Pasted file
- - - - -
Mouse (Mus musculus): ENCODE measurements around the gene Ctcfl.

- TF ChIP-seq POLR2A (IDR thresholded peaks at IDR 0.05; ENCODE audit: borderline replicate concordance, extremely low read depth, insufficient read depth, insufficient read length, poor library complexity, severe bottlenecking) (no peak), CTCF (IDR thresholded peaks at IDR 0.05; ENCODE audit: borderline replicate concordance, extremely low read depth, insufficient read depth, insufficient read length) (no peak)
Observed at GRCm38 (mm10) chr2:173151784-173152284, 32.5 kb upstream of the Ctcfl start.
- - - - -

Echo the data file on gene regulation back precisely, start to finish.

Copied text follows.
Mouse (Mus musculus): ENCODE measurements around the gene Ctcfl.

- TF ChIP-seq POLR2A (IDR thresholded peaks at IDR 0.05; ENCODE audit: borderline replicate concordance, extremely low read depth, insufficient read depth, insufficient read length, poor library complexity, severe bottlenecking) (no peak), CTCF (IDR thresholded peaks at IDR 0.05; ENCODE audit: borderline replicate concordance, extremely low read depth, insufficient read depth, insufficient read length) (no peak)
Observed at GRCm38 (mm10) chr2:173151784-173152284, 32.5 kb upstream of the Ctcfl start.